Attorneys & Professionals

Regina Williams Tate

TEL: (617) 479-5000
EMAIL: gtate@mhtl.com

Ms. Tate has been practicing law since 1978. She practices primarily in the areas of labor and education law. Her practice in the area of education covers the spectrum of issues related to education including student discipline, special education, Education Reform, due process rights of teachers and other school employees, and other employment matters, academic freedom and civil rights. She also participates in the collective bargaining process on behalf of her education clients. She has served as counsel to over 60 school committees and private schools, providing advice on a daily basis as well as advocacy in litigation and in hearings before administrative agencies. Ms. Tate frequently litigates issues before the Bureau of Special Education Appeals, the office for Civil Rights, the Labor Relations Commission, and arbitrators on behalf of school systems. Ms. Tate has represented school committees and superintendents at all levels of the court system, including the Supreme Judicial Court, in key decisions on teacher tenure, the right of a district court judge to order a special education, residential placement, due process rights of principals and assistant principals in a reorganization and the appropriateness of a school-based IEP. She also has conducted numerous workshops and seminars on educational issues such as developments in special education, Section 504 of the Rehabilitation Act of 1973, teacher evaluation, teacher and administrator liability and student discipline.

Ms. Tate’s practice in the area of labor law includes collective bargaining, representation of employers before the MCAD and EEOC and advocacy in labor-related litigation. She has argued labor cases before the federal district court, the United States Court of Appeals and the appellate courts of Massachusetts, and has represented numerous companies and public entities in negotiations before administrative agencies on issues ranging from unfair labor practice to unemployment compensation. She has also represented companies and public entities during audits by the Department of Labor and other governmental bodies. A member of the Committee on Discrimination of the Labor and Employment Law Section of the American Bar Association, Mrs. Tate has conducted seminars and workshops on discrimination, affirmative action and collective bargaining, and has written numerous articles for businesses on discrimination concerns. She is also the author of a number of articles on various aspects of education and employment issues in the public sector. Ms. Tate is a summa cum laude graduate of Chestnut Hill College and a cum laude graduate of Harvard Law School. She has been a partner at Murphy, Hesse, Toomey and Lehane since 1987.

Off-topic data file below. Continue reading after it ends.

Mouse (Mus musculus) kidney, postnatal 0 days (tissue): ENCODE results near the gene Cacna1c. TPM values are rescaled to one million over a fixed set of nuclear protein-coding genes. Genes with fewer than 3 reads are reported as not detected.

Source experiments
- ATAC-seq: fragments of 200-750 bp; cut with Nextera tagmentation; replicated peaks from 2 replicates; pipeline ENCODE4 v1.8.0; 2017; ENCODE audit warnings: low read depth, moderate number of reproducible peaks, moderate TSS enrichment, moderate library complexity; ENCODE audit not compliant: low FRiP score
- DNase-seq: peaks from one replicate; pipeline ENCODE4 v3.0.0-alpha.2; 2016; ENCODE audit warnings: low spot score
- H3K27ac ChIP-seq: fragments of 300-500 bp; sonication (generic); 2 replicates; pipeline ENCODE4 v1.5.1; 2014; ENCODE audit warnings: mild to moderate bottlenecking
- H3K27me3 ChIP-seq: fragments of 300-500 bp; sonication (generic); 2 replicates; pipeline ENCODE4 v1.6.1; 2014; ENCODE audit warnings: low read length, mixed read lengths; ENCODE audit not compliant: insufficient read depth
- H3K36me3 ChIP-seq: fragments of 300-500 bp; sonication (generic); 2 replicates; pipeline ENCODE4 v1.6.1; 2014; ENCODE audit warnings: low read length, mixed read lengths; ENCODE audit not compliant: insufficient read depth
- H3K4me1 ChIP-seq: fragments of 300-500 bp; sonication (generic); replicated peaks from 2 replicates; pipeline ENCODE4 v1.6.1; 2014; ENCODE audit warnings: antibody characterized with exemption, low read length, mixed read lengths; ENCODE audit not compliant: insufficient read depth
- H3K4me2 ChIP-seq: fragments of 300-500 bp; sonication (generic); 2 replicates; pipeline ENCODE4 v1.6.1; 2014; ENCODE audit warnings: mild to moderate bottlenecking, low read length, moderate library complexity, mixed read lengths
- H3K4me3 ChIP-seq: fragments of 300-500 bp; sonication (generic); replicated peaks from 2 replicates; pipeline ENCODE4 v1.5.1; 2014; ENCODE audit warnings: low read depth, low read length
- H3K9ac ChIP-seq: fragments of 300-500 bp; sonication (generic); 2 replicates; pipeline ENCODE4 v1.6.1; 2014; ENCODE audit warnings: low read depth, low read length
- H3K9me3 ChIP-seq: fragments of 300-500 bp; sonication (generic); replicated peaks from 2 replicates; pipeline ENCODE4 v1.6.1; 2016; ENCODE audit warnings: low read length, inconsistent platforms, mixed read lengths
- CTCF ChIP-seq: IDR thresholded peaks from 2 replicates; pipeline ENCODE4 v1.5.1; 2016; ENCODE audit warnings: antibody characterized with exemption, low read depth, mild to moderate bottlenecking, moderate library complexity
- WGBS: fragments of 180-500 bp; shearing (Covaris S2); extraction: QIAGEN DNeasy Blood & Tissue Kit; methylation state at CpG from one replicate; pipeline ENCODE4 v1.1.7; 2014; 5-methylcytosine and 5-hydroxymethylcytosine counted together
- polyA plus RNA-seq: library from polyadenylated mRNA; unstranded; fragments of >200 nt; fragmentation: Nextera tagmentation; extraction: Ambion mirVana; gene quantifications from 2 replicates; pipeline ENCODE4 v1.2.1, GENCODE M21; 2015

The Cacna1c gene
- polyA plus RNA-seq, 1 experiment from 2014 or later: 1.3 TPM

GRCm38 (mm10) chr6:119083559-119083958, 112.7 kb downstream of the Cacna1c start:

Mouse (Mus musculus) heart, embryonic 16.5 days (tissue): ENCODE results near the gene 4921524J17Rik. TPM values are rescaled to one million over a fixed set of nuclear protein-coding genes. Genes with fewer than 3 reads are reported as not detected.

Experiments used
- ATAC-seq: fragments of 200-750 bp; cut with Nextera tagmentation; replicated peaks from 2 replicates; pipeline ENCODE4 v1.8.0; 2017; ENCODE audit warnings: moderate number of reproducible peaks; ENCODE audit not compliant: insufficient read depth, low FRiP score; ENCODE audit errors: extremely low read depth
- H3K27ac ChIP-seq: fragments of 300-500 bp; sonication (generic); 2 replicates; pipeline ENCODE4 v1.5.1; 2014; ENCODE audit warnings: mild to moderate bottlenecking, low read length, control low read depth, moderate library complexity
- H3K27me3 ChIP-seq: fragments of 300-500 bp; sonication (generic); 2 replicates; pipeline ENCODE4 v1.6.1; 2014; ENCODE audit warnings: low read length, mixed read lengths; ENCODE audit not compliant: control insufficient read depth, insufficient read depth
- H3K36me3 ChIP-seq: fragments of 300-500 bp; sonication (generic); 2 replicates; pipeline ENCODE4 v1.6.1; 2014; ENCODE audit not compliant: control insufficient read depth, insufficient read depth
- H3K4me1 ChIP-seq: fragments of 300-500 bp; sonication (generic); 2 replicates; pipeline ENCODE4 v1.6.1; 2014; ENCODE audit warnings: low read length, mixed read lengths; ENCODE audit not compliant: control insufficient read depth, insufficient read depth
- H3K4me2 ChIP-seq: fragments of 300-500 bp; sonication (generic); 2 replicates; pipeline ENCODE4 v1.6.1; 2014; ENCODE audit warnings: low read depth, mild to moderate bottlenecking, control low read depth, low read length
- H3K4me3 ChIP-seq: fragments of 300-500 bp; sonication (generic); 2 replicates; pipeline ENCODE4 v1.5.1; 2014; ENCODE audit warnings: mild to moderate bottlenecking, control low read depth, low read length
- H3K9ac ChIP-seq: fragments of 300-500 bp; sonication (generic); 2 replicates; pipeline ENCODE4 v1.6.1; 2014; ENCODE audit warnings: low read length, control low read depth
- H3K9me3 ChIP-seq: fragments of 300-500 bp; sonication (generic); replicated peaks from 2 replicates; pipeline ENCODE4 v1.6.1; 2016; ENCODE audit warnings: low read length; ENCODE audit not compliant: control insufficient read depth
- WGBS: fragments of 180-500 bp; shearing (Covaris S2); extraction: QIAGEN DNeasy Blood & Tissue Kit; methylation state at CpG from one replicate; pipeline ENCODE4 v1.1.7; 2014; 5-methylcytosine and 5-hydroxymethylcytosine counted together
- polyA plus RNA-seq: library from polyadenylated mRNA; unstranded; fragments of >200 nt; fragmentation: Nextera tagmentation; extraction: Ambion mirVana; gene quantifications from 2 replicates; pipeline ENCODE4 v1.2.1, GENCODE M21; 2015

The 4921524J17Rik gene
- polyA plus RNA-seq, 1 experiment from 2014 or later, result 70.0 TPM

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Neponset Valley Chamber of Commerce: Labor & Law Employment Update

MHTL attorneys Katherine Hesse and Kier Wachterhauser will be presenting information regarding important legal issues and developments in the Labor & Employment field at a Neponset Valley Chamber of Commerce (NVCC) event on Thursday, November 15th.  These presentations will include a comprehensive overview of major legislative/regulatory/case law developments, as well as best practices in navigating issues such as marijuana in the workplace and sexual harassment.

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Supreme Judicial Court Issues Important Decision Protecting Employers – Back Pay Awards Do Not Constitute “Wages” Under the Wage Act and Thus Are Not Subject To Trebling

In a recent decision, the Massachusetts Supreme Judicial Court (“SJC” or “Court”) declined to classify a court-ordered “back pay” award as “wages” under the Massachusetts Wage Act (“Wage Act”).   In response to a request for briefs from the Court, Murphy, Hesse, Toomey & Lehane, LLP (MHTL), on behalf of its public and private clients, submitted an amicus brief, supporting the defendant employer’s position.   The Greater Boston Chamber of Commerce and the New England Legal Foundation also submitted amici briefs.  This decision – a significant victory for employers – has far-reaching consequences and helps to protect employers from punitive and excessive penalties in many employment contexts.  Had the case been decided for the plaintiffs, it could have had significant ramifications for employers, extending the punitive damage scheme under the Wage Act (strict liability, treble damages, attorneys’ fees, individual liability, etc.) to a myriad of different employment contexts.

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